NATO’s crisis of legitimacy spreads in Chicago
by Jake Olzen
As NATO forces find themselves under fire in Afghanistan, NATO’s spokespersons are taking to another battlefield to win the hearts and minds of an increasingly skeptical populace: Chicago Public Schools. Last week, the Chicago Tribune reported from a sixth-grade classroom where representatives from the Chicago NATO Host Committee gave a primer on NATO and its member countries to the Walt Disney Magnet School on the Northside of Chicago.
According a Host Committee press release, the classroom visits and programming are part of a whole series of events “designed to engage and educate residents about the upcoming NATO Summit.” Other events include sponsored sports competitions, culinary classes and specialized menus at Chicago restaurants featuring NATO member countries’ heritages, and a three-part speaker series:
The first will focus on the future of the transatlantic alliance, the second will examine American leadership in the 21st Century, and the third will give Chicagoans an opportunity to hear from visiting NATO leaders.
A Host Committee spokesperson did not respond to multiple requests for comments on the goals or content of the CPS programming.
Chicagoans are not likely to hear about the civilian deaths that NATO “covered up” during the 2011 Libyan uprising against Col. Qaddafi or the migrants left to die at sea after NATO failed to respond to distress calls. Furthermore, a recent NATO report leaked to The New York Times reveals what many already know: NATO is the U.S.’s wingman and can barely function without it. Alongside a faltering mission against Taliban insurgents in Afghanistan, NATO is facing a crisis of legitimacy as citizens of its member countries are mobilizing for protest and anti-NATO education en masse.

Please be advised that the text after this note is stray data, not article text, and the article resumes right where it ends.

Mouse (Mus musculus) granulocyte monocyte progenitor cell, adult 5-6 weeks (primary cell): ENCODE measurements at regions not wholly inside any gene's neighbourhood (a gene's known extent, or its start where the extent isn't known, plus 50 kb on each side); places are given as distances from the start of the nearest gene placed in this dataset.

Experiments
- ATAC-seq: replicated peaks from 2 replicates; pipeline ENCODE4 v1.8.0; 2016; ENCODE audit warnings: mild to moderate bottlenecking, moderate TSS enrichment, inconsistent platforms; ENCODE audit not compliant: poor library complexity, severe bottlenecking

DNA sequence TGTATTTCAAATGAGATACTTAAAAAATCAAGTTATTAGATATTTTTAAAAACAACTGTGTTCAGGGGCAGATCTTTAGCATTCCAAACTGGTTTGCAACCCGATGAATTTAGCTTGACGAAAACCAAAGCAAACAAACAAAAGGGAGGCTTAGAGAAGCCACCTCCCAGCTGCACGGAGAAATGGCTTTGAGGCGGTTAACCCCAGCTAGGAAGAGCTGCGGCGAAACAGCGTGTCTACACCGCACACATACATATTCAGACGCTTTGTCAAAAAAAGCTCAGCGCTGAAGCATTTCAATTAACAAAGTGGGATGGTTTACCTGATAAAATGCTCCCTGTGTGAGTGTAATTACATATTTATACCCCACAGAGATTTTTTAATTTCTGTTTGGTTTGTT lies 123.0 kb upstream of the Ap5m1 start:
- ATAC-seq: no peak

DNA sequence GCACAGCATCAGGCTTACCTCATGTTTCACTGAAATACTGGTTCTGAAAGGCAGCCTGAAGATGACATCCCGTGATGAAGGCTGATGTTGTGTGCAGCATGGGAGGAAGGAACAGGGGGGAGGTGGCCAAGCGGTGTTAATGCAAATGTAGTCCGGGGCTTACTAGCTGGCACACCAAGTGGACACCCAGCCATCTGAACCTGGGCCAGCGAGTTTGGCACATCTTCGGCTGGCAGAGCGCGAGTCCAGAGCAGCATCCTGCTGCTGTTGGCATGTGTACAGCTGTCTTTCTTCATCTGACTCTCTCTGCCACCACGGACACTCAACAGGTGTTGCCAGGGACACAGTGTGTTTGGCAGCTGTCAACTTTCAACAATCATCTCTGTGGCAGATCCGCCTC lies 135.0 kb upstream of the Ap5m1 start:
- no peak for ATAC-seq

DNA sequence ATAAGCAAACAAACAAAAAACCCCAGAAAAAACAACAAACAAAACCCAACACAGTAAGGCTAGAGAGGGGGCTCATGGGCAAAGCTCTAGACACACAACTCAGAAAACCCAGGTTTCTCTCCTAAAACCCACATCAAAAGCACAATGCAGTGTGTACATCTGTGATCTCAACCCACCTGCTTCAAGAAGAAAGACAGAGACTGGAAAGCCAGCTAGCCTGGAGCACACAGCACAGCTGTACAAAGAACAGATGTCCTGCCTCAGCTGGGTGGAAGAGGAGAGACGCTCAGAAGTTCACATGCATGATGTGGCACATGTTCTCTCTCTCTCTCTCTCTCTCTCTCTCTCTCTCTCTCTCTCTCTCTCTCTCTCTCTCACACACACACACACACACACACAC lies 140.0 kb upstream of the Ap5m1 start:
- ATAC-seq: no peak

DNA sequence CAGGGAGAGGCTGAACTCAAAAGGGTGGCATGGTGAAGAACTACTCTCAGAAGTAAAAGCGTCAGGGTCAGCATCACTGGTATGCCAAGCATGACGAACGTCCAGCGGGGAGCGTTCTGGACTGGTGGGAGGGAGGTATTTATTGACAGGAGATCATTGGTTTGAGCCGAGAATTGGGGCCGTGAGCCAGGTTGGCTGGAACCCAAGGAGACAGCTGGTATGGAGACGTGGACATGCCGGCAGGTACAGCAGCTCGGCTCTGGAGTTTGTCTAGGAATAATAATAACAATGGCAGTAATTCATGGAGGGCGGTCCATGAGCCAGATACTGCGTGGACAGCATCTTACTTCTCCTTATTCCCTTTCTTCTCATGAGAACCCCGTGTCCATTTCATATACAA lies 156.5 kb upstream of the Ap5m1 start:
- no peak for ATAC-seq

“AFSC (American Friends Service Committee) is working to combat the pro-NATO discussion happening not only at CPS but in general as well,” explained Barbara Morenoan, an AFSC intern, by email. Moreno has helped put together a number of resources to challenge the NATO narrative and has taken its presentations advocating protest to Chicago Public Schools. Along with students from Rudy Lozano Leadership Academy, AFSC has created a mural depicting the realities of NATO.
Meanwhile, across the Atlantic, nearly 500 people were arrested in protests at NATO’s headquarters in Brussels in early April. The protests reveal the increasing anti-militarism and anti-nuclear sentiments among many Europeans.
“We neither want the anti-missile shield, nor intervention by NATO in Libya or Afghanistan, nor nuclear bombs that are illegal in our country,” said Benoit Calvi to Agence France Presse about the April 1 action.
As the NATO summit nears, drawing protesters from around the world, local resistance is increasing. On Monday, clergy, along with labor leaders, announced their opposition to NATO at the Chicago Temple; the United Methodist Church, located in the Loop, is the oldest church in Chicago. Rev. Jesse Jackson and Rev. Phil Blackwell, two long-time Chicago leaders, both stated their intentions to march against NATO. The Chicago Temple, in conjunction with SCUPE — a Chicago consortium of cross-denomination seminaries — announced a Chicago-wide discussion amongst pastors on NATO, the G8 and economic justice, following by strategizing for action.
The May 20–21 meetings are less than two weeks away and the summit’s theme — “CHICAGO 2012 — the Global Crossroad” — is uncannily prophetic as thousands of protesters plan to converge in what may be the largest demonstration against NATO in history. And the lead up to those protests will see more educational events and teach-ins all over the city as to why people should be concerned about NATO.
Occupy Chicago’s “People’s Summit” will take place on May 12–13, featuring speakers and workshops about developing protest actions for the NATO summit as well as visions for inhabiting a world without NATO.
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